In a survey conducted by workplace expert and author Michelle McQuaid, 65 percent of American workers said that getting a boss who acknowledges their good work would make them happier, while only 35 percent said that getting a raise would do so.
In the survey of 1,000 workers, 31 percent of the respondents said that they don't feel appreciated by their bosses. The workers don't appreciate their bosses, either, with only 38 percent of the bosses getting a thumbs-up from the people they supervise.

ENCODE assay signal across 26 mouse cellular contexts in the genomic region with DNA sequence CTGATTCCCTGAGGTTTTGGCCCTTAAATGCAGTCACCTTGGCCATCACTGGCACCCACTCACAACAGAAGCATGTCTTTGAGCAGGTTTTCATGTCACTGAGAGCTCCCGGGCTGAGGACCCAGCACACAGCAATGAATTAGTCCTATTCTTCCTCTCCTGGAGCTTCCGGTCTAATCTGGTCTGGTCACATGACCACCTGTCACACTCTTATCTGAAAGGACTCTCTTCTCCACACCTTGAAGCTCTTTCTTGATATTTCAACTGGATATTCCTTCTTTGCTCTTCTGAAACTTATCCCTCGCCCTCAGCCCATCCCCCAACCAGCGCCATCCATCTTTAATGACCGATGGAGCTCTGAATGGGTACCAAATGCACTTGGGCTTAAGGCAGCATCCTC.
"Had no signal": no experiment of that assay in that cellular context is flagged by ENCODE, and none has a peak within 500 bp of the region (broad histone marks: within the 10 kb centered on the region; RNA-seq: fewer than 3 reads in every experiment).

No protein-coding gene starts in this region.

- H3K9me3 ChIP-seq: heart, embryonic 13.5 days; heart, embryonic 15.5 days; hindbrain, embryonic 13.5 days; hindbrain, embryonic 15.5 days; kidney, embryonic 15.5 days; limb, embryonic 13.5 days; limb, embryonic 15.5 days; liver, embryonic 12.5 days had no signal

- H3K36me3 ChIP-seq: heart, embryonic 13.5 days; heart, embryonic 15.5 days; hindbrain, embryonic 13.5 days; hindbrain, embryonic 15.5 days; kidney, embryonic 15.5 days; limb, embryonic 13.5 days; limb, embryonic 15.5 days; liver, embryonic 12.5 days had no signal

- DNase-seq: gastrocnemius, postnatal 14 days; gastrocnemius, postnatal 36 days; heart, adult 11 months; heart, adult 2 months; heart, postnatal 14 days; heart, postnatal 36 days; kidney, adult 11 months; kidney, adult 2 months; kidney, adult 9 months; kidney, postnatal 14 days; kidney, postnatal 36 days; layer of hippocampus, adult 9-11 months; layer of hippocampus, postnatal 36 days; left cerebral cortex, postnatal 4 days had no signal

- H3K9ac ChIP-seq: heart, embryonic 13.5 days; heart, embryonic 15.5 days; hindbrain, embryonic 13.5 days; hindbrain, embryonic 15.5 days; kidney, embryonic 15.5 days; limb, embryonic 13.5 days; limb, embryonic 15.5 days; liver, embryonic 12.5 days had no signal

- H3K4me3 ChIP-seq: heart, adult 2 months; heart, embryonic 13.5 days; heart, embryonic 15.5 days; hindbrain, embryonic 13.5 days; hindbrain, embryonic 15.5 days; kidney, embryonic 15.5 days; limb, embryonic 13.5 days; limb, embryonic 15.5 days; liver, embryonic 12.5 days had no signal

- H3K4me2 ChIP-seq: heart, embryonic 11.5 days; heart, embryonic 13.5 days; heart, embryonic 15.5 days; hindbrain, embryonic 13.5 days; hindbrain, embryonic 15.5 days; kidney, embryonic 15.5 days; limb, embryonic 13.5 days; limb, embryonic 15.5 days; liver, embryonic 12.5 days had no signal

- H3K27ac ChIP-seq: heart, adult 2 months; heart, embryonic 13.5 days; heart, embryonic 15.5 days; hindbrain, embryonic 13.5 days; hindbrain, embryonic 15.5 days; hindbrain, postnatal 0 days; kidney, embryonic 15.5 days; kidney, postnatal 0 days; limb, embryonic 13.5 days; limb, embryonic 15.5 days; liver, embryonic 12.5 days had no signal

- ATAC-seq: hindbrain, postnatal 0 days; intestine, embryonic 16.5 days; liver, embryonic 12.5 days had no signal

Workers' preference for a good boss over a raise doesn't come as a surprise to WorkplaceDynamics, the human resources consulting firm that oversees the Star Tribune's annual Top Workplaces survey. In helping come up with the list of best places to work, the firm said it looks at what it calls "me factors" and "we factors," the latter including the feeling that workers are appreciated and doing something meaningful.
It's the "we factors" that figure most prominently in employees' satisfaction ratings, according to Doug Claffey, the firm's CEO.
"You cannot pay more money to get someone to remain engaged in a bad workplace," he said.